[*6] If the taxpayer requests a CDP hearing, the hearing is conducted by the Appeals Office. Sec. 6330(b)(1). At the hearing the taxpayer may raise any relevant issue relating to the unpaid tax or the proposed collection action. Sec. 6330(c)(2)(A). Once the settlement officer makes a determination, the taxpayer may appeal the determination to this Court. Sec. 6330(d)(1).
Section 6330(d)(1) provides this Court with jurisdiction to review an appeal from the Commissioner's determination to proceed with collection activity regardless of the type of underlying tax involved. Where the validity of the underlying tax liability is properly in issue, we review that matter de novo. Sego v. Commissioner, 114 T.C. 604, 610 (2000); Goza v. Commissioner, 114 T.C. 176, 181-182 (2000). A taxpayer may challenge the underlying tax liability during a CDP hearing if he or she did not receive a statutory notice of deficiency for such liability or did not otherwise have the opportunity to dispute such liability. Sec. 6330(c)(2)(B); see also Montgomery v. Commissioner, 122 T.C. 1, 9-10 (2004). The Court reviews administrative determinations by the Appeals Office regarding nonliability issues for abuse of discretion. Hoyle v. Commissioner, 131 T.C. 197, 200 (2008), supplemented by 136 T.C. 463 (2011); Goza v. Commissioner, 114 T.C. at 182.
[*7] Following the CDP hearing the settlement officer must determine whether proceeding with the proposed collection action is appropriate. In making that determination the settlement officer is required to take into consideration: (1) whether the requirements of any applicable law or administrative procedure have been met; (2) any relevant issues raised by the taxpayer; and (3) whether the proposed collection action balances the need for the efficient collection of taxes with the legitimate concern of the taxpayer that the collection action be no more intrusive than necessary. Sec. 6330(c)(3); see also Lunsford v. Commissioner, 117 T.C. 183, 184 (2001).
This Court may review the settlement officer's verification under section 6330(c)(1) without regard to whether the taxpayer raised it at the CDP hearing. Secs. 6320(c), 6330(c)(1), (3)(A); see also Hoyle v. Commissioner, 131 T.C. at 202-203. A settlement officer is required to base the notice of determination, in part, on the verification obtained under section 6330(c)(1) by ensuring that all legal requirements have been followed. Hoyle v. Commissioner, 131 T.C. at 201-202; see also sec. 6330(c)(3). The section 6330(c)(1) verification is required for every determination. Hoyle v. Commissioner, 131 T.C. at 202-203.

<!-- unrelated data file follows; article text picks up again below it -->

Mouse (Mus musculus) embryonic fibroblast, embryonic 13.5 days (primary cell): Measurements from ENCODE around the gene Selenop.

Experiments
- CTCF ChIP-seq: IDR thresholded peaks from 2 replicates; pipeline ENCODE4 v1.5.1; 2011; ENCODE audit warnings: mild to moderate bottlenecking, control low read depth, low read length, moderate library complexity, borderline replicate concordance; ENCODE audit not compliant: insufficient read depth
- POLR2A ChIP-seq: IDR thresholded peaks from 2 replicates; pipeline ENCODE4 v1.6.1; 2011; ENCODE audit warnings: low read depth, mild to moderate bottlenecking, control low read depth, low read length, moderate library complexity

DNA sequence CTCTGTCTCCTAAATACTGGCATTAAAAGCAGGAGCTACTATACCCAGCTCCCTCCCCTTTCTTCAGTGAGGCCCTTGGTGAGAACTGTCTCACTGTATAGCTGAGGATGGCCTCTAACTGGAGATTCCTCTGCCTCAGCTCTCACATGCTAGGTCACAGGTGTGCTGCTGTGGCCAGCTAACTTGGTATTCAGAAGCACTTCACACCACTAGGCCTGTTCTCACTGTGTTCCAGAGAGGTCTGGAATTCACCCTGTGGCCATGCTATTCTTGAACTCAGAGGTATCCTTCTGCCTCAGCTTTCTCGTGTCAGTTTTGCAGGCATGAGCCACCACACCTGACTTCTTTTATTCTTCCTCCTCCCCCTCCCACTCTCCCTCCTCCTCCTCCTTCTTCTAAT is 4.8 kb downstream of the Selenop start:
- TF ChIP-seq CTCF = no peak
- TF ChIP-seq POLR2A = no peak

The Tax Court is a court of limited jurisdiction, and we may exercise our jurisdiction only to the extent provided by Congress. See sec. 7442. Our [*8] jurisdiction in CDP cases generally does not permit us to consider matters regarding years that are not the subject of the collection action before us. We may, however, consider facts and issues from other years to the extent they “are relevant in evaluating a claim that an unpaid tax has been paid.” Freije v. Commissioner, 125 T.C. 14, 27 (2005). An available credit from another year is a fact that may affect the taxpayer's correct liability for the year that is the subject of the collection action. Weber v. Commissioner, 138 T.C. 348, 371-372 (2012).
Petitioner contends that he is entitled to have his overpayment from 2001 applied against his liability for 2004. Our precedent is not certain on whether a de novo or abuse of discretion standard applies in the situation of applying an overpayment against another tax liability. Swanberg v. Commissioner, T.C. Memo. 2020-123, at *7-*8. Because we would sustain the settlement officer's resolution of this issue under either standard of review, we need not decide which standard is applicable. See Dixon v. Commissioner, 141 T.C. 173, 184 & n.6 (2013); Swanberg v. Commissioner, at *8.
Scope of Review
Absent a stipulation to the contrary, an appeal in this case would normally lie with the U.S. Court of Appeals for the Ninth Circuit. See sec. 7482(b)(1)(G)(i). Under Ninth Circuit precedent the scope of our review is generally limited to the [*9] administrative record. See Keller v. Commissioner, 568 F.3d 710, 718 (9th Cir. 2009) (adopting Robinette v. Commissioner, 439 F.3d 455, 459-460 (8th Cir. 2006), rev'g 123 T.C. 85 (2004)), aff'g in part as to this issue T.C. Memo. 2006-166, and aff'g in part, vacating in part decisions in related cases. Section 301.6330-1(f)(2), Q&A-F4, Proced. & Admin. Regs., defines the administrative record as Appeals' case file, including “any * * * documents or materials relied upon by the Appeals officer * * * in making the determination under section 6330(c)(3)”.
At trial petitioner offered, as Exhibit 513-P, a collection of canceled checks and bank statements. We do not need to decide whether the canceled checks are admitted into evidence because we conclude subsequently that we do not have jurisdiction.
The Court has jurisdiction to consider whether a credit available from a nondetermination year should be applied against a taxpayer's liability for the year before the Court only if the credit “indisputably exists”. Del-Co W. v. Commissioner, T.C. Memo. 2015-142, at *6. The mere claim of a credit “is not an 'available credit'”, and such a claim “need not be resolved before the IRS can proceed with collection of the liability at issue.” Weber v. Commissioner, 138 [*10] T.C. at 372. When it has not already been determined that a credit is available, the Court lacks jurisdiction to “make 'available' a credit that is currently not available because the IRS has disallowed it.” Id. at 368.